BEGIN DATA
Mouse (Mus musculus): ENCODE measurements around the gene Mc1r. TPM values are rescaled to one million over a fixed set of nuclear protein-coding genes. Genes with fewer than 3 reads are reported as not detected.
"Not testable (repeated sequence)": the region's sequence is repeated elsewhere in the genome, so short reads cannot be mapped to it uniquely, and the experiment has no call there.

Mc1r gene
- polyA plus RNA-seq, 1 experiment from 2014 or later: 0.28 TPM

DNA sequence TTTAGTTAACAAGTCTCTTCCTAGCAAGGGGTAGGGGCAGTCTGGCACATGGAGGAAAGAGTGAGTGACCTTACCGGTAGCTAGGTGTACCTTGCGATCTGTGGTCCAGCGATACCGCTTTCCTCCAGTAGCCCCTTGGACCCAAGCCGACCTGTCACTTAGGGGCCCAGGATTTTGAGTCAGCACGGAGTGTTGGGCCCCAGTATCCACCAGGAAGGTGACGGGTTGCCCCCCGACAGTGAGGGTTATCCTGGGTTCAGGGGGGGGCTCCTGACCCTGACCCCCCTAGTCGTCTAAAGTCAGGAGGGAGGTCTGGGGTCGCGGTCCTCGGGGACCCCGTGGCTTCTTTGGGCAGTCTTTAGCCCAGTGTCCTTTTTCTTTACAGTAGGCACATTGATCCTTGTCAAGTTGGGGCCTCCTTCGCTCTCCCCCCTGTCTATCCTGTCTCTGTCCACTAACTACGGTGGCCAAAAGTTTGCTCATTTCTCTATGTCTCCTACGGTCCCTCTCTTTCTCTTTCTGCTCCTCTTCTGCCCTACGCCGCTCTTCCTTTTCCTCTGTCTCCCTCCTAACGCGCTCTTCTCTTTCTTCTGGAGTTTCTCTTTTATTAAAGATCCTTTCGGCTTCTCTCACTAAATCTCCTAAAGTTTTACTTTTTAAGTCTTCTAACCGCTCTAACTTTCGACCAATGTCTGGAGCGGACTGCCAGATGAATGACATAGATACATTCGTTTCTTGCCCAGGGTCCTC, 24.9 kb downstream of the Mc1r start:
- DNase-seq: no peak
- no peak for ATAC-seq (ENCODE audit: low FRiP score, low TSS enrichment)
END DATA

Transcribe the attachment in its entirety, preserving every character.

Mouse (Mus musculus): ENCODE measurements around the gene Mc1r. TPM values are rescaled to one million over a fixed set of nuclear protein-coding genes. Genes with fewer than 3 reads are reported as not detected.
"Not testable (repeated sequence)": the region's sequence is repeated elsewhere in the genome, so short reads cannot be mapped to it uniquely, and the experiment has no call there.

Mc1r gene
- polyA plus RNA-seq, 1 experiment from 2014 or later: 0.28 TPM

DNA sequence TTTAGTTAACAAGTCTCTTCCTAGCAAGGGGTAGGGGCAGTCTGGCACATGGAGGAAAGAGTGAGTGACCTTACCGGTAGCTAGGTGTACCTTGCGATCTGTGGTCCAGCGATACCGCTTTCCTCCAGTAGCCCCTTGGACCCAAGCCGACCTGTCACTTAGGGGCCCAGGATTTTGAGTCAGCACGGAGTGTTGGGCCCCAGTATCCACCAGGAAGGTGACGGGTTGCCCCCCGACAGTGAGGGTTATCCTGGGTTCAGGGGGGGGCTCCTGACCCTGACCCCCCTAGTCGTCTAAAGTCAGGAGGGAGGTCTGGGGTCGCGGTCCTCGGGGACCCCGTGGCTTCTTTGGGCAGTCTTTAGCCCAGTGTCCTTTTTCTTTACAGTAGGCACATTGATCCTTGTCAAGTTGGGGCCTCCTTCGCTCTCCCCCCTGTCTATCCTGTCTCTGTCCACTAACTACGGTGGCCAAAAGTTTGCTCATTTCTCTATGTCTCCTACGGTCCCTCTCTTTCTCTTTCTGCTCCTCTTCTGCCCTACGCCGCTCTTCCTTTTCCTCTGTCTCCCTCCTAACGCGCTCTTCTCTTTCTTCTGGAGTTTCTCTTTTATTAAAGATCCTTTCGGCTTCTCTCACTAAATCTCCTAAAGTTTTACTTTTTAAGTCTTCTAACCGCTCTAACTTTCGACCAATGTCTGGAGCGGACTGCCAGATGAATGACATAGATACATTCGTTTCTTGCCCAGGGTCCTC, 24.9 kb downstream of the Mc1r start:
- DNase-seq: no peak
- no peak for ATAC-seq (ENCODE audit: low FRiP score, low TSS enrichment)